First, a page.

Bill Mounce

For an Informed Love of God

Wiki for Chapter 3

The wiki is to give the Greek community an opportunity to share their ideas about how to learn the current chapter. Feel free to enter your own exercises. In order to enter Greek, please be sure to use Unicode Greek. (For instructions, see the side bar.)


1. ς, ζ, and ξ can be confusing to differentiate. A helpful mnemonic is to think of these letters as progressive "upgrades" in the number of swirls that each has. The ς has no swirls because it's a 'soft' "s" sound (and ς looks like an 's'). The ζ is like the ς with an extra swirl on the top, since it's a 'hard' "z" sound. Finally, the ξ has two swirls because it's represented by a two-letter sound: "xs".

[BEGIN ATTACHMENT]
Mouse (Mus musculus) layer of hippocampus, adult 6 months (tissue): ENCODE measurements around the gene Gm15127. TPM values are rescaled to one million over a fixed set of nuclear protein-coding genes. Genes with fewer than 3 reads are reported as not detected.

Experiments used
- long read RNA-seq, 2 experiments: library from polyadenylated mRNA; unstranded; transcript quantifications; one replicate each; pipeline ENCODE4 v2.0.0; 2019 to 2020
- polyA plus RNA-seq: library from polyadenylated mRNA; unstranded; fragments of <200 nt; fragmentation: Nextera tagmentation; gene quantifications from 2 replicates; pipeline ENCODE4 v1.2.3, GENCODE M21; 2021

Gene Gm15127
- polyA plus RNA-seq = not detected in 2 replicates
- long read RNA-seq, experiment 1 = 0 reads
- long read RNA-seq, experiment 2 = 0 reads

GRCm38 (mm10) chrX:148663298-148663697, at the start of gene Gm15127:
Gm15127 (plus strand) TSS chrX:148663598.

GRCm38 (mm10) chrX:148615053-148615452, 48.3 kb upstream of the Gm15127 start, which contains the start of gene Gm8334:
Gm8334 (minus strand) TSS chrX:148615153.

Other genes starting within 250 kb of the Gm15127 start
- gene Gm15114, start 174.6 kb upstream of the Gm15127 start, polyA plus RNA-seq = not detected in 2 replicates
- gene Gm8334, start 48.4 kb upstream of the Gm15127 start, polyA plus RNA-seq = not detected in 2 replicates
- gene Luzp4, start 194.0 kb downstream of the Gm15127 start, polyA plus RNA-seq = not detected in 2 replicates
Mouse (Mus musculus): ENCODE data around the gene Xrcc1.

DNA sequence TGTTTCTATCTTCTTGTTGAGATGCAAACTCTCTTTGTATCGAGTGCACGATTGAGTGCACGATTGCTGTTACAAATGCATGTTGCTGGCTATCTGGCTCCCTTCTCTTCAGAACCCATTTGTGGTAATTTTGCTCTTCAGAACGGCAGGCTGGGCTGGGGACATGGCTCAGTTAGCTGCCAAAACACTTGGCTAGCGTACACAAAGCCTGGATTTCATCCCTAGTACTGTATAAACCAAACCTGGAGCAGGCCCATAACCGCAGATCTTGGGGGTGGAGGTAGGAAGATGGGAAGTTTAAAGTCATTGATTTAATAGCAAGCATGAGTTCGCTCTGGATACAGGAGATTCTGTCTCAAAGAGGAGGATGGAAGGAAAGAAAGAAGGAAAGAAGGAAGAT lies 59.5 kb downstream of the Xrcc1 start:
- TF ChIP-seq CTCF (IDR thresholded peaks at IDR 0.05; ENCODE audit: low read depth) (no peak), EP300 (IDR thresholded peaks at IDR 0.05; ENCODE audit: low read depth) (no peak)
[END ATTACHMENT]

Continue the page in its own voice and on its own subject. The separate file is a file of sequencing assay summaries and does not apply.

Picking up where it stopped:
2. Some capital letters can be troublesome to remember. Think of capital eta ("Η") as a "Heta" (i.e., it's a "hater" because it won't conform to the conventions we're used to). Think of capital upsilon ("Υ") as standing for "You" (a homophone with upsilon's transliteration, "u"). Capital xi ("Ξ") looks like the symbol in math for an equivalence relationship, which holds the reflexive property.

 

3. ξ and ζ I remember letter ξ by thinking of a dachshund dog (pronounced as duxhund). It's a long dog so it signals me to choose the symbol with more curves (ξ) rather than the letter ζ with less curves.